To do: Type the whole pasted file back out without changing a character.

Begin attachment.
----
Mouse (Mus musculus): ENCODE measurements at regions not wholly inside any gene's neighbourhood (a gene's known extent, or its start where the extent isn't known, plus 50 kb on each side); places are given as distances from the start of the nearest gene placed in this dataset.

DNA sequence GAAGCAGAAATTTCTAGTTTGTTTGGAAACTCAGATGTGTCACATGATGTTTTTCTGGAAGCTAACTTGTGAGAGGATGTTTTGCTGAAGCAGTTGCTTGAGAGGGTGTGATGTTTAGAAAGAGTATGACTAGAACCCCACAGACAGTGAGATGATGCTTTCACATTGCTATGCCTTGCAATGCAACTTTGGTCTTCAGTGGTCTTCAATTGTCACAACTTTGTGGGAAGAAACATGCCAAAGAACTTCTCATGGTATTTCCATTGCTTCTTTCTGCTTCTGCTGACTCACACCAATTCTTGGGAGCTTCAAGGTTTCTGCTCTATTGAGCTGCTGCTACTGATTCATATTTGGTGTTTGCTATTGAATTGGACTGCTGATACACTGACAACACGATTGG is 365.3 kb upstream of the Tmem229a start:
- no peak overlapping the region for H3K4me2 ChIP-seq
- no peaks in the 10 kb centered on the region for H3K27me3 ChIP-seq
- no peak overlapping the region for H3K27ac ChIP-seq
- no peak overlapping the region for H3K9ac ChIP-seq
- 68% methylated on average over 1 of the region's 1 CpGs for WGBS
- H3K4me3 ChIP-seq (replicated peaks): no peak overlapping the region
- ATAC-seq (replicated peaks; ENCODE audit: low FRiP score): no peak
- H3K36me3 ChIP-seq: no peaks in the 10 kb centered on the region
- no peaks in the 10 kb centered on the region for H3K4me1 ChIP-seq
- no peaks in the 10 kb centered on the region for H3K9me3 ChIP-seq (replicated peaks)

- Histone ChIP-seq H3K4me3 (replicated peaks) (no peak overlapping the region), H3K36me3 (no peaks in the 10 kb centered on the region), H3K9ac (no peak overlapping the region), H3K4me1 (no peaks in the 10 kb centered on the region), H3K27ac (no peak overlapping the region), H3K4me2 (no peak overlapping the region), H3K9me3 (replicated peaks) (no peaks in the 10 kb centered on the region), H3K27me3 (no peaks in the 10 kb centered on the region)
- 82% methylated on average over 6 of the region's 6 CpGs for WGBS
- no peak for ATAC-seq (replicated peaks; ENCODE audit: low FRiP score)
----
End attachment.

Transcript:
Mouse (Mus musculus): ENCODE measurements at regions not wholly inside any gene's neighbourhood (a gene's known extent, or its start where the extent isn't known, plus 50 kb on each side); places are given as distances from the start of the nearest gene placed in this dataset.

DNA sequence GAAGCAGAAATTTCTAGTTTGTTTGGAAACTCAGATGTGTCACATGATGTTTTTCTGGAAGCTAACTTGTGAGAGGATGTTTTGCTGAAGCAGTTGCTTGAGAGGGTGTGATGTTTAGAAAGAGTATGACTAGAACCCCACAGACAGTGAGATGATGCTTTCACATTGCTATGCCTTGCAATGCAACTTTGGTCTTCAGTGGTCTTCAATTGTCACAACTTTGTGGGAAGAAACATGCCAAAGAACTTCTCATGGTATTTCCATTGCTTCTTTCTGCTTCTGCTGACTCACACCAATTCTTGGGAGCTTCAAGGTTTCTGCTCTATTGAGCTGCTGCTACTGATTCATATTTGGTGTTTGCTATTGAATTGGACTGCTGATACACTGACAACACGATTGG is 365.3 kb upstream of the Tmem229a start:
- no peak overlapping the region for H3K4me2 ChIP-seq
- no peaks in the 10 kb centered on the region for H3K27me3 ChIP-seq
- no peak overlapping the region for H3K27ac ChIP-seq
- no peak overlapping the region for H3K9ac ChIP-seq
- 68% methylated on average over 1 of the region's 1 CpGs for WGBS
- H3K4me3 ChIP-seq (replicated peaks): no peak overlapping the region
- ATAC-seq (replicated peaks; ENCODE audit: low FRiP score): no peak
- H3K36me3 ChIP-seq: no peaks in the 10 kb centered on the region
- no peaks in the 10 kb centered on the region for H3K4me1 ChIP-seq
- no peaks in the 10 kb centered on the region for H3K9me3 ChIP-seq (replicated peaks)

- Histone ChIP-seq H3K4me3 (replicated peaks) (no peak overlapping the region), H3K36me3 (no peaks in the 10 kb centered on the region), H3K9ac (no peak overlapping the region), H3K4me1 (no peaks in the 10 kb centered on the region), H3K27ac (no peak overlapping the region), H3K4me2 (no peak overlapping the region), H3K9me3 (replicated peaks) (no peaks in the 10 kb centered on the region), H3K27me3 (no peaks in the 10 kb centered on the region)
- 82% methylated on average over 6 of the region's 6 CpGs for WGBS
- no peak for ATAC-seq (replicated peaks; ENCODE audit: low FRiP score)